Telemedicine in the stable

According to Regensburg-based startup Futurofarming, 80 percent of calves become sick within the first ten days of life and about 10 percent of animals die from disease. And so technological change has made it possible for telemedicine (basically diagnostics despite spatial separation) to now also find its way into the barn, and so even diseases can be detected before they break out through corresponding data collections and real-time monitoring of the animals. In any case, the potential for animal welfare and environmental protection is enormous: around 80 percent of the antibiotics produced worldwide are used in agriculture, a proportion of which ultimately also end up in the soil, water and groundwater.

Telemedicine in the barn: health tracking for animals

The startup Futurofarming has developed a fitness collar for cows, a sensor system called CalfMonitoringSystem, which monitors the animals and their health data to detect 85 percent of diseases. Lung diseases would even be reliably detected three days before onset. The Chinese IT group Alibaba has developed the ET-agricultural brain, a system for the early detection of diseases in pigs that detects sounds in piglets and measures movement data and body temperature. And startups like Moonsyst from Hungary or Dropnostix from Potsdam even go one step further and develop probes that are swallowed by animals and then collect data from the stomach or rumen, for example. the digestive activity.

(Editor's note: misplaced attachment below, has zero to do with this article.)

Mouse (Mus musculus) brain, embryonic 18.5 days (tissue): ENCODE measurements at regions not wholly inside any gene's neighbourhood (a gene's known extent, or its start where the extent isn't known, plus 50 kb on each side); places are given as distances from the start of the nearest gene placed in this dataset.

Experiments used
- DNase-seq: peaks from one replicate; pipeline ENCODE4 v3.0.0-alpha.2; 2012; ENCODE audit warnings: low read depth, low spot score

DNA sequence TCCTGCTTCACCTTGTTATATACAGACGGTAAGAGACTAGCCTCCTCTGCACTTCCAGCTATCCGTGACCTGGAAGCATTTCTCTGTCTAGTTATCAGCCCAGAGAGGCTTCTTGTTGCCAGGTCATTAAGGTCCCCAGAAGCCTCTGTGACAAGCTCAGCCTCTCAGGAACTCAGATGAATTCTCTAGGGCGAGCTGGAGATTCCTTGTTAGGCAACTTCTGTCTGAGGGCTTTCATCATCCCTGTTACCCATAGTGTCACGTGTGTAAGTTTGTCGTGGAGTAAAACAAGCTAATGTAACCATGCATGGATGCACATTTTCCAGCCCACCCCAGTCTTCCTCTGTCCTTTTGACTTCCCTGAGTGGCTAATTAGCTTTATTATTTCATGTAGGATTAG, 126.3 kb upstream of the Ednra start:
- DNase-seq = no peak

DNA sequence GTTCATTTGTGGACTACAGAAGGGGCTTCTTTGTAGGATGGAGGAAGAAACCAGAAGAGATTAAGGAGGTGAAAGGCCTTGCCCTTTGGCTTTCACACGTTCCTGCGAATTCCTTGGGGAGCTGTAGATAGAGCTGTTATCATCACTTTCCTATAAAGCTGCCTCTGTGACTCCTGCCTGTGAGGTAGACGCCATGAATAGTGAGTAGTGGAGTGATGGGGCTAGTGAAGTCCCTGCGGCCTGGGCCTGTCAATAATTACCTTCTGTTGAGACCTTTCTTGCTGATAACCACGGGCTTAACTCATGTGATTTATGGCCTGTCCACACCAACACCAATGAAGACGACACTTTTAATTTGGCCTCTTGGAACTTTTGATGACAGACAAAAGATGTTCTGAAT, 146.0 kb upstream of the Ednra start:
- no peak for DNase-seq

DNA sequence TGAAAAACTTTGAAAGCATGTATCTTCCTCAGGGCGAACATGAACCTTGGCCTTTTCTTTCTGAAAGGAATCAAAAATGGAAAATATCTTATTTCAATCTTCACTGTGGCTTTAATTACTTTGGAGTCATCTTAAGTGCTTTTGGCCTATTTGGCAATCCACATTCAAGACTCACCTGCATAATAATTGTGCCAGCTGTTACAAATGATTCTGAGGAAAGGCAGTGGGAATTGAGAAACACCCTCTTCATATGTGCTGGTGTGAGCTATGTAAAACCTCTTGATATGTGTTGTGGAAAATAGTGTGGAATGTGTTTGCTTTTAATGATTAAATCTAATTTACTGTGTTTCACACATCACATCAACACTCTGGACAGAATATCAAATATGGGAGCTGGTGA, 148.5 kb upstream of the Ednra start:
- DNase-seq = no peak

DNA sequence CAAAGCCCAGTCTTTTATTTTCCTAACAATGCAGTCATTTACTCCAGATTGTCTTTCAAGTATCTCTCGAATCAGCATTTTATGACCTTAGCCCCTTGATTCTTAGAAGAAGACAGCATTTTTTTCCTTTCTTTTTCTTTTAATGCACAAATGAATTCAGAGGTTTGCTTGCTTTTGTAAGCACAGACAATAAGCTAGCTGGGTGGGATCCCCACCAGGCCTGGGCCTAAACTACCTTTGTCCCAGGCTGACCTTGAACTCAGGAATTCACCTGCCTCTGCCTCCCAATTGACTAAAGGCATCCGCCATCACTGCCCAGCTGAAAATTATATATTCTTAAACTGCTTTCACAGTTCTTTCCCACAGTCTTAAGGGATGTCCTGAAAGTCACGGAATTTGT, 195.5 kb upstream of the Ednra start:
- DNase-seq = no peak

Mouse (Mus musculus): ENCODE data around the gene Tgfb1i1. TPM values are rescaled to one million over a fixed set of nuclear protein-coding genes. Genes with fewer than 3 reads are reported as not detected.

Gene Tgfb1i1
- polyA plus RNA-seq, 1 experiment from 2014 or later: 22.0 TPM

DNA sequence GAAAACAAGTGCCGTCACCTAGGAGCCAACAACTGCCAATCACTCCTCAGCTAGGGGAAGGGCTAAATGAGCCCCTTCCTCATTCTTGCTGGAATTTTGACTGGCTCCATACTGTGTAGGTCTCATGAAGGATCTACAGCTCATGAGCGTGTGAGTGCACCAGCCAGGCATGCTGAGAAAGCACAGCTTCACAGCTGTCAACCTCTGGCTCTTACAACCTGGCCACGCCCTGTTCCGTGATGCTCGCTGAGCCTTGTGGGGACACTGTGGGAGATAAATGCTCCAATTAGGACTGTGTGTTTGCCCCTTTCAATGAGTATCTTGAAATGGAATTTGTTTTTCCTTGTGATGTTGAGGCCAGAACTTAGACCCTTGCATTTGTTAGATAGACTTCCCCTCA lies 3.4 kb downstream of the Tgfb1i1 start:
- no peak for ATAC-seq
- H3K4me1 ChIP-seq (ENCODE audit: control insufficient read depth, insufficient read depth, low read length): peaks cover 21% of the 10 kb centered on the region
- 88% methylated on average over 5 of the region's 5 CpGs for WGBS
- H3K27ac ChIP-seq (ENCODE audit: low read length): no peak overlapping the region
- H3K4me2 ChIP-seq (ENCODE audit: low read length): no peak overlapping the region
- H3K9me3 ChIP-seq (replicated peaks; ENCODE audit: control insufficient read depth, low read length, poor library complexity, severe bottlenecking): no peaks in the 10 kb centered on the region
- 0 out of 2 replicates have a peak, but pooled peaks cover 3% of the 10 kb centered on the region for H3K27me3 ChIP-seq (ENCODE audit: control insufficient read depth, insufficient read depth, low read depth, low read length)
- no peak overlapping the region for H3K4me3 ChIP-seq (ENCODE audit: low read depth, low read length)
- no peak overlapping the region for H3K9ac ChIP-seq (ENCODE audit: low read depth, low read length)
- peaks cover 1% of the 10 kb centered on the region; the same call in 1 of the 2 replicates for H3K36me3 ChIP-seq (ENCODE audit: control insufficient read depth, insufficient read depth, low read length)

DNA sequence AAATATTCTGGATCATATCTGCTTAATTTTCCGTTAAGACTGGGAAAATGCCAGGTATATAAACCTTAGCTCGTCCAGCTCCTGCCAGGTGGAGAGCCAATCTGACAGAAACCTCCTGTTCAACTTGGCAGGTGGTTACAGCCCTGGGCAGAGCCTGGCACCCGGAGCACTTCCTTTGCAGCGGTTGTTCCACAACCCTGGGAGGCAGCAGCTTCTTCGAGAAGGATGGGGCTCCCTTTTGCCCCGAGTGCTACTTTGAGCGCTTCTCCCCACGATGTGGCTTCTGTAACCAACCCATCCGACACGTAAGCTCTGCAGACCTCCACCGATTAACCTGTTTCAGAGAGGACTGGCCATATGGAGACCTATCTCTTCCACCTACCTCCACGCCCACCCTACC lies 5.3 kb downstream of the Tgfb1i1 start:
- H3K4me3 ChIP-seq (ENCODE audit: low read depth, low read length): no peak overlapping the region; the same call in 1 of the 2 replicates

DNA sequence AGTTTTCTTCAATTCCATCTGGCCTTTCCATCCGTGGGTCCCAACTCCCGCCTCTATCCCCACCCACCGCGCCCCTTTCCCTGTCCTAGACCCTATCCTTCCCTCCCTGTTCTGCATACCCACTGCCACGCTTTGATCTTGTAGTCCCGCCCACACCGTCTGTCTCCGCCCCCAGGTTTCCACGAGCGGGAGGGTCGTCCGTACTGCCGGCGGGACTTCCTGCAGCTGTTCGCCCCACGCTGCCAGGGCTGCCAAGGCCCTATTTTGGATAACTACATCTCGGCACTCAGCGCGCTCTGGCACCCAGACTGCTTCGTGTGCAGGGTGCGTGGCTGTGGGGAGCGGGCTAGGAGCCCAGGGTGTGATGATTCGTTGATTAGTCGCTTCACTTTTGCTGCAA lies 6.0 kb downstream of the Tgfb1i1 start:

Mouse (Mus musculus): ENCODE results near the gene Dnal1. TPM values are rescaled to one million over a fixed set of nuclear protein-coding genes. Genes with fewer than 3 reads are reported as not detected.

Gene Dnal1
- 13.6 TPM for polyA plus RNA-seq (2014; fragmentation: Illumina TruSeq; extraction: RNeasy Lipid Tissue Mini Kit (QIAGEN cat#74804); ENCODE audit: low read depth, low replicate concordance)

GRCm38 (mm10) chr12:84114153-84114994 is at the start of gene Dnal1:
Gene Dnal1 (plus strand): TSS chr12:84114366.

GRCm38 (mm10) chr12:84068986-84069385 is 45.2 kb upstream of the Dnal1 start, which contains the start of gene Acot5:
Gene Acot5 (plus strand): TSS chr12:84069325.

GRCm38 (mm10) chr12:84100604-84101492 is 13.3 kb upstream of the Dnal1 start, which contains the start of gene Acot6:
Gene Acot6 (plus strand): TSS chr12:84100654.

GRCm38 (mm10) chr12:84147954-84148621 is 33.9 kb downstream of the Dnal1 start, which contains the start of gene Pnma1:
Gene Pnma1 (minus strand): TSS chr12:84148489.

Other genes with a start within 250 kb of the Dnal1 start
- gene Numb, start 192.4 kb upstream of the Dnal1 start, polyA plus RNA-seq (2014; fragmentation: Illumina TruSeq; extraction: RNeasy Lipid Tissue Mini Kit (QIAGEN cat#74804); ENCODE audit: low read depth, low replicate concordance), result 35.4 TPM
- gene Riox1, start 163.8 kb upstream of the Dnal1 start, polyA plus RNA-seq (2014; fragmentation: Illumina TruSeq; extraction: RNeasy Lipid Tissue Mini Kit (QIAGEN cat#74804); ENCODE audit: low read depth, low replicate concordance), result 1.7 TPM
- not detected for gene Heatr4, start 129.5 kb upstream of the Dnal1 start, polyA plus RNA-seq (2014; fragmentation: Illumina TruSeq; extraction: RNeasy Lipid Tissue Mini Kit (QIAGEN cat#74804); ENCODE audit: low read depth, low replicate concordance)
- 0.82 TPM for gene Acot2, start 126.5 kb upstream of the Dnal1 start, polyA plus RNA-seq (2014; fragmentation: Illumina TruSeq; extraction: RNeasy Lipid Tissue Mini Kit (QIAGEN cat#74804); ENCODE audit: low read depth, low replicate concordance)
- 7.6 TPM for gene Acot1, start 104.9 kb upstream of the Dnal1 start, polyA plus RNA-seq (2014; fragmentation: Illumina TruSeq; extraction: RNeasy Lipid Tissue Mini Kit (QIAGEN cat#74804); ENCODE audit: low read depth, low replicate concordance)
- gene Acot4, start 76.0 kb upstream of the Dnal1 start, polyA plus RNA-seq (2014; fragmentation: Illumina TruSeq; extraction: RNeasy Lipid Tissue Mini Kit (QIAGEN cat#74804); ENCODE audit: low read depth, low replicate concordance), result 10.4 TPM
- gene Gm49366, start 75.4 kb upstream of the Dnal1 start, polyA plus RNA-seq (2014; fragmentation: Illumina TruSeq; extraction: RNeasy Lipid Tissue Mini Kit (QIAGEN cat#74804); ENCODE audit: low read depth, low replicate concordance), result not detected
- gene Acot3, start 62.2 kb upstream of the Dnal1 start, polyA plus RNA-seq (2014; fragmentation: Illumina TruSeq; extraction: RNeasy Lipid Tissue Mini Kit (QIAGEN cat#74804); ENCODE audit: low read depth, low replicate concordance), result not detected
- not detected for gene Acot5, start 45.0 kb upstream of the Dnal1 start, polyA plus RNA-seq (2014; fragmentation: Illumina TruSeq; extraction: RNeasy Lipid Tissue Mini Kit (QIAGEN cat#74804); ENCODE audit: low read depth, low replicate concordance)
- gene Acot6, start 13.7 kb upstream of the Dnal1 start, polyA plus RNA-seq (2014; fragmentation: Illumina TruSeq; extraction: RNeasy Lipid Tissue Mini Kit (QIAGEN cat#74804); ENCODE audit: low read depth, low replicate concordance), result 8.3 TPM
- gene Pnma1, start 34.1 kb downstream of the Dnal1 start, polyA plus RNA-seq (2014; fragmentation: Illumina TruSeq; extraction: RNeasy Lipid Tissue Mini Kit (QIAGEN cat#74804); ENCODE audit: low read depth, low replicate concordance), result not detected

Telemedicine in the barn: health tracking for animals


Photo: pxhere, Unsplash